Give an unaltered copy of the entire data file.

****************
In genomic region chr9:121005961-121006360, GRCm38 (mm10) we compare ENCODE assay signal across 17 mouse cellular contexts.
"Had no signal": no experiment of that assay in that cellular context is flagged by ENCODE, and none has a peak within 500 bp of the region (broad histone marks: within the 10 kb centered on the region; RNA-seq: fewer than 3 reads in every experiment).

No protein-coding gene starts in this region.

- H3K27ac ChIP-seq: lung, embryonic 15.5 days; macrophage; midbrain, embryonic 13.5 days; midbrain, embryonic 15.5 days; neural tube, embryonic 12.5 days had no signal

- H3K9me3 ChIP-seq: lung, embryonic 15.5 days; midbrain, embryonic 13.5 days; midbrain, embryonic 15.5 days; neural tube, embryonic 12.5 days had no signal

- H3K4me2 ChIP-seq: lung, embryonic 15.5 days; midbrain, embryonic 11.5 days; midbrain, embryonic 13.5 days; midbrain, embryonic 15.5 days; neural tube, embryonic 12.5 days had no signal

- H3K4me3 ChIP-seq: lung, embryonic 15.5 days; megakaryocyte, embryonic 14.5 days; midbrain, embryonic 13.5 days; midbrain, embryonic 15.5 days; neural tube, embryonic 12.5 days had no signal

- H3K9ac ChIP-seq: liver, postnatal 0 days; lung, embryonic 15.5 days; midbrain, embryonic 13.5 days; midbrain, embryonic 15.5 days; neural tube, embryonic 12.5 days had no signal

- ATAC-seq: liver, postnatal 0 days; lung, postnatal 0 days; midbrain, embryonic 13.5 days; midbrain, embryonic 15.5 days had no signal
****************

In genomic region chr9:121005961-121006360, GRCm38 (mm10) we compare ENCODE assay signal across 17 mouse cellular contexts.
"Had no signal": no experiment of that assay in that cellular context is flagged by ENCODE, and none has a peak within 500 bp of the region (broad histone marks: within the 10 kb centered on the region; RNA-seq: fewer than 3 reads in every experiment).

No protein-coding gene starts in this region.

- H3K27ac ChIP-seq: lung, embryonic 15.5 days; macrophage; midbrain, embryonic 13.5 days; midbrain, embryonic 15.5 days; neural tube, embryonic 12.5 days had no signal

- H3K9me3 ChIP-seq: lung, embryonic 15.5 days; midbrain, embryonic 13.5 days; midbrain, embryonic 15.5 days; neural tube, embryonic 12.5 days had no signal

- H3K4me2 ChIP-seq: lung, embryonic 15.5 days; midbrain, embryonic 11.5 days; midbrain, embryonic 13.5 days; midbrain, embryonic 15.5 days; neural tube, embryonic 12.5 days had no signal

- H3K4me3 ChIP-seq: lung, embryonic 15.5 days; megakaryocyte, embryonic 14.5 days; midbrain, embryonic 13.5 days; midbrain, embryonic 15.5 days; neural tube, embryonic 12.5 days had no signal

- H3K9ac ChIP-seq: liver, postnatal 0 days; lung, embryonic 15.5 days; midbrain, embryonic 13.5 days; midbrain, embryonic 15.5 days; neural tube, embryonic 12.5 days had no signal

- ATAC-seq: liver, postnatal 0 days; lung, postnatal 0 days; midbrain, embryonic 13.5 days; midbrain, embryonic 15.5 days had no signal